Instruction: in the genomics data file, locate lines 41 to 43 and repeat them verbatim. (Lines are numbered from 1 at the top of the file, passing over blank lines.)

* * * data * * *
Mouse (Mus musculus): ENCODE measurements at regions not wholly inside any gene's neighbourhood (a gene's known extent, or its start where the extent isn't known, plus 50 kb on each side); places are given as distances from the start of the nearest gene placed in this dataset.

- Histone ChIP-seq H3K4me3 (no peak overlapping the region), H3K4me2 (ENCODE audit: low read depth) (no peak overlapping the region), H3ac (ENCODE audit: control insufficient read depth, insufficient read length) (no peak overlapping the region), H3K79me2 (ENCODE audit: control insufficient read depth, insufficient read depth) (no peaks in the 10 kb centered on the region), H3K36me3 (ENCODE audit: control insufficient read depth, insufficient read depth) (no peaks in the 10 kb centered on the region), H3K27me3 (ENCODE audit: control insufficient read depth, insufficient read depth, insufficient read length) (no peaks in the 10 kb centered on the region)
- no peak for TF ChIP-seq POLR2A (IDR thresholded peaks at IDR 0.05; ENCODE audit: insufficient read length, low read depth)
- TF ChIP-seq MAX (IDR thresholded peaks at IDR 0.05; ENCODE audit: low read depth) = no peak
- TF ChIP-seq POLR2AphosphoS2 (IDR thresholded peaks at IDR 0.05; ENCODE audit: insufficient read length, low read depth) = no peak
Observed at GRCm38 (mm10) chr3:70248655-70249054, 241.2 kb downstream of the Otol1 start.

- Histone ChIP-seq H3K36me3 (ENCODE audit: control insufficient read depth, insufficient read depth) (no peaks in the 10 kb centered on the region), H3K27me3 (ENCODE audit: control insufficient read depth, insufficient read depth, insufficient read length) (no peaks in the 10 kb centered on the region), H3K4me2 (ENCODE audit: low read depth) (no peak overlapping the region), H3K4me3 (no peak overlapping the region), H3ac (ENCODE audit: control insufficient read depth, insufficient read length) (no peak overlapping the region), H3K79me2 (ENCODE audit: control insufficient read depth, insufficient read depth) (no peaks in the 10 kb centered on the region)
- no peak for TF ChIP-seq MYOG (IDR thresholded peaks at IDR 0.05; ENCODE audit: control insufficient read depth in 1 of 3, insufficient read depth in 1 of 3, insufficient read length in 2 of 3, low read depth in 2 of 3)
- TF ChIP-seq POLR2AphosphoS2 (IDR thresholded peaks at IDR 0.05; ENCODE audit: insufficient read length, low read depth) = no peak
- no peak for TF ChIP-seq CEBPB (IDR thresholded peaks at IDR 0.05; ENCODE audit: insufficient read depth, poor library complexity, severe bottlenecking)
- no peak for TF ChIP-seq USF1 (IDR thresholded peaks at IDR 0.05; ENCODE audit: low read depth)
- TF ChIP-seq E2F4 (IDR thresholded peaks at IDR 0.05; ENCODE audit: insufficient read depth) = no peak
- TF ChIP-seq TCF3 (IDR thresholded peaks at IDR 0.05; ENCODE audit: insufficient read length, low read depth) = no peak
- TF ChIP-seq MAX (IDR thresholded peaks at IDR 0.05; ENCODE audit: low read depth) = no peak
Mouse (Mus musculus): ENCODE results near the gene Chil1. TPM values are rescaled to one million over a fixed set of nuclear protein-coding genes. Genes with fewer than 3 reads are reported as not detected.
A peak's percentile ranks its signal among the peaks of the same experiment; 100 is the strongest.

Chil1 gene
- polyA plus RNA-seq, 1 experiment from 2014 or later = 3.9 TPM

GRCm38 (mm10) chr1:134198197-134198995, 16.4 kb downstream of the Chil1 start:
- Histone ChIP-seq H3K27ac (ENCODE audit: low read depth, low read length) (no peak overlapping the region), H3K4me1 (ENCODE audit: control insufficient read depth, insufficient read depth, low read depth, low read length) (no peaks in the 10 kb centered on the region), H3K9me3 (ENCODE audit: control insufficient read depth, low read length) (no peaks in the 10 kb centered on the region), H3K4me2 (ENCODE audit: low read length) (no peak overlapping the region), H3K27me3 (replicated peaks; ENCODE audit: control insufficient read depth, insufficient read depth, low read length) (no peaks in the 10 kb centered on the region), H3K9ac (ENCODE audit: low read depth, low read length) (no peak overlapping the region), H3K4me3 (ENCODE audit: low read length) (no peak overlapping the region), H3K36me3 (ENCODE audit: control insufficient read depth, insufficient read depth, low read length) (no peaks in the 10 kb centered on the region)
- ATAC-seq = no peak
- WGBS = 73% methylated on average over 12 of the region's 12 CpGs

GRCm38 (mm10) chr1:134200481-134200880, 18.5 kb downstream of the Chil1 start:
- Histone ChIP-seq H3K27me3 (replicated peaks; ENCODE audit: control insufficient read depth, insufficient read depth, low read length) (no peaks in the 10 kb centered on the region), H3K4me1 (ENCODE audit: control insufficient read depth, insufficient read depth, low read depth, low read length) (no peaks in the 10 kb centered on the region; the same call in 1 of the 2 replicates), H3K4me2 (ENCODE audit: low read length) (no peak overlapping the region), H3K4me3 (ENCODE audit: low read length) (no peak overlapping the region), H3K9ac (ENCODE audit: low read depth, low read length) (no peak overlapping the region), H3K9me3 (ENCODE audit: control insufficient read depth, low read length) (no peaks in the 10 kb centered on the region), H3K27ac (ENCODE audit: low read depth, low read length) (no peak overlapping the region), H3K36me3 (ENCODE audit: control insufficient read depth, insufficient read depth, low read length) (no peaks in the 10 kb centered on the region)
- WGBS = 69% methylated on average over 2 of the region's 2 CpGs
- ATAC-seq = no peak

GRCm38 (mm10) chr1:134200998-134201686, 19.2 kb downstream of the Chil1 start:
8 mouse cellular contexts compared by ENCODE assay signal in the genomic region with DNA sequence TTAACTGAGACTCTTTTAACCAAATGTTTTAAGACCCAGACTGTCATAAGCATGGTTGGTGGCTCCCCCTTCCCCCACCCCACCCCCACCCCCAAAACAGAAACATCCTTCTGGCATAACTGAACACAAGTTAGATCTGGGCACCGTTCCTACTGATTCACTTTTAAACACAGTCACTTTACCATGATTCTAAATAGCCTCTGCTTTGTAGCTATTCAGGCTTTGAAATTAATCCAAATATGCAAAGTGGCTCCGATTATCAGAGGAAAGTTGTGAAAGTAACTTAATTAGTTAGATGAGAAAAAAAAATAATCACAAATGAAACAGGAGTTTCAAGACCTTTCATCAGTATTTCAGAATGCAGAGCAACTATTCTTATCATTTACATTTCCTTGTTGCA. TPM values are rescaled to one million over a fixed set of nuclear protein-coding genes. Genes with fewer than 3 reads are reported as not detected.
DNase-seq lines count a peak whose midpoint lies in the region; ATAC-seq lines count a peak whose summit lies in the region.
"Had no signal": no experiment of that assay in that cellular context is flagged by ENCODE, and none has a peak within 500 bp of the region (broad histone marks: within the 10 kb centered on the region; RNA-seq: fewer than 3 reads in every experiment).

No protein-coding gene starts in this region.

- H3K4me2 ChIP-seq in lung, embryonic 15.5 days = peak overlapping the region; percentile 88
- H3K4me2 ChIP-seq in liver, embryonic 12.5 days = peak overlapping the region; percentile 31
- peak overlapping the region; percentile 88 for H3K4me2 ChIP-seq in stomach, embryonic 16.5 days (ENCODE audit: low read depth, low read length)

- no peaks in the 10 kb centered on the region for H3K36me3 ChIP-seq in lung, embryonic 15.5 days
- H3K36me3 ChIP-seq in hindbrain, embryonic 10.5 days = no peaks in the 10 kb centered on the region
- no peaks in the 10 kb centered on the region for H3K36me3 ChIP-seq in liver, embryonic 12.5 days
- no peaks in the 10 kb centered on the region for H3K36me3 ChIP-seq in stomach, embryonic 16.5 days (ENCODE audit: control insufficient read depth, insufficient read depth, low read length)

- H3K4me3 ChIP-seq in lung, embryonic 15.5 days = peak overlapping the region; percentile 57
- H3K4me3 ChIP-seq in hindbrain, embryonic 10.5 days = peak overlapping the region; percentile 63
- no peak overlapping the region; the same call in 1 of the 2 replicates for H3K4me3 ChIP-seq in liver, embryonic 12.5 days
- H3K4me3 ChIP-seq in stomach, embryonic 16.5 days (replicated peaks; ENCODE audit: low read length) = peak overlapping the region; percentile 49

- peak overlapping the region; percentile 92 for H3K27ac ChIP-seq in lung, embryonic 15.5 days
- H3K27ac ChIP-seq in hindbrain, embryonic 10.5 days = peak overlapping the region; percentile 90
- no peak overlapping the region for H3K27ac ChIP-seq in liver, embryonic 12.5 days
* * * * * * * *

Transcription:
- no peak overlapping the region; the same call in 1 of the 2 replicates for H3K4me3 ChIP-seq in liver, embryonic 12.5 days
- H3K4me3 ChIP-seq in stomach, embryonic 16.5 days (replicated peaks; ENCODE audit: low read length) = peak overlapping the region; percentile 49

- peak overlapping the region; percentile 92 for H3K27ac ChIP-seq in lung, embryonic 15.5 days